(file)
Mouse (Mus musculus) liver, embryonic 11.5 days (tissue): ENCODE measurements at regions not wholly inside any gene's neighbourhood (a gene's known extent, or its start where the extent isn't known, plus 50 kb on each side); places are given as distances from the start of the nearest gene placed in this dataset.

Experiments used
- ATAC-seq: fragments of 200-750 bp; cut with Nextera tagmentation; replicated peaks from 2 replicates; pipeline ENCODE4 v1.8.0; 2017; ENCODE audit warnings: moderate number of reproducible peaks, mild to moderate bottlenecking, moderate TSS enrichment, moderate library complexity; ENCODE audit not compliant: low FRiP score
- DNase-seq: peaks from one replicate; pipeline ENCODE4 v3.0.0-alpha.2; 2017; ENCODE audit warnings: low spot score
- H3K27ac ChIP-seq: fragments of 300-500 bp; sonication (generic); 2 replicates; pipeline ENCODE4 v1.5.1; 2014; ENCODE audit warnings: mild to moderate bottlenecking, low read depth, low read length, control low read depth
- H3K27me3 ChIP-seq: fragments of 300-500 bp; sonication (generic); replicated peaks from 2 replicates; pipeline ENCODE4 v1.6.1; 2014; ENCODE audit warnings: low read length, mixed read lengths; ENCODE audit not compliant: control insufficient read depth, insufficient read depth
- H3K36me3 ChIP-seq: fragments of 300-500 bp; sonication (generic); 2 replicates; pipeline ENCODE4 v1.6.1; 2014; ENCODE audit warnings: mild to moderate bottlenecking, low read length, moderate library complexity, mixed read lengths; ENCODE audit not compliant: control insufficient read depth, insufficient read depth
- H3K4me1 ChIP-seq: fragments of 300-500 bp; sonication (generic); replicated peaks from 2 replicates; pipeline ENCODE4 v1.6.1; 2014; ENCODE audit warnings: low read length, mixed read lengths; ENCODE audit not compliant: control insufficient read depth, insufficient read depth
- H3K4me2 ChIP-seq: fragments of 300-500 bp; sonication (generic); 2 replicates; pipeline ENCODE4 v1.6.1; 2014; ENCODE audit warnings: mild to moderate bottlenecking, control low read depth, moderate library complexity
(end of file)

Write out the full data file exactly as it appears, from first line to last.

Mouse (Mus musculus) liver, embryonic 11.5 days (tissue): ENCODE measurements at regions not wholly inside any gene's neighbourhood (a gene's known extent, or its start where the extent isn't known, plus 50 kb on each side); places are given as distances from the start of the nearest gene placed in this dataset.

Experiments used
- ATAC-seq: fragments of 200-750 bp; cut with Nextera tagmentation; replicated peaks from 2 replicates; pipeline ENCODE4 v1.8.0; 2017; ENCODE audit warnings: moderate number of reproducible peaks, mild to moderate bottlenecking, moderate TSS enrichment, moderate library complexity; ENCODE audit not compliant: low FRiP score
- DNase-seq: peaks from one replicate; pipeline ENCODE4 v3.0.0-alpha.2; 2017; ENCODE audit warnings: low spot score
- H3K27ac ChIP-seq: fragments of 300-500 bp; sonication (generic); 2 replicates; pipeline ENCODE4 v1.5.1; 2014; ENCODE audit warnings: mild to moderate bottlenecking, low read depth, low read length, control low read depth
- H3K27me3 ChIP-seq: fragments of 300-500 bp; sonication (generic); replicated peaks from 2 replicates; pipeline ENCODE4 v1.6.1; 2014; ENCODE audit warnings: low read length, mixed read lengths; ENCODE audit not compliant: control insufficient read depth, insufficient read depth
- H3K36me3 ChIP-seq: fragments of 300-500 bp; sonication (generic); 2 replicates; pipeline ENCODE4 v1.6.1; 2014; ENCODE audit warnings: mild to moderate bottlenecking, low read length, moderate library complexity, mixed read lengths; ENCODE audit not compliant: control insufficient read depth, insufficient read depth
- H3K4me1 ChIP-seq: fragments of 300-500 bp; sonication (generic); replicated peaks from 2 replicates; pipeline ENCODE4 v1.6.1; 2014; ENCODE audit warnings: low read length, mixed read lengths; ENCODE audit not compliant: control insufficient read depth, insufficient read depth
- H3K4me2 ChIP-seq: fragments of 300-500 bp; sonication (generic); 2 replicates; pipeline ENCODE4 v1.6.1; 2014; ENCODE audit warnings: mild to moderate bottlenecking, control low read depth, moderate library complexity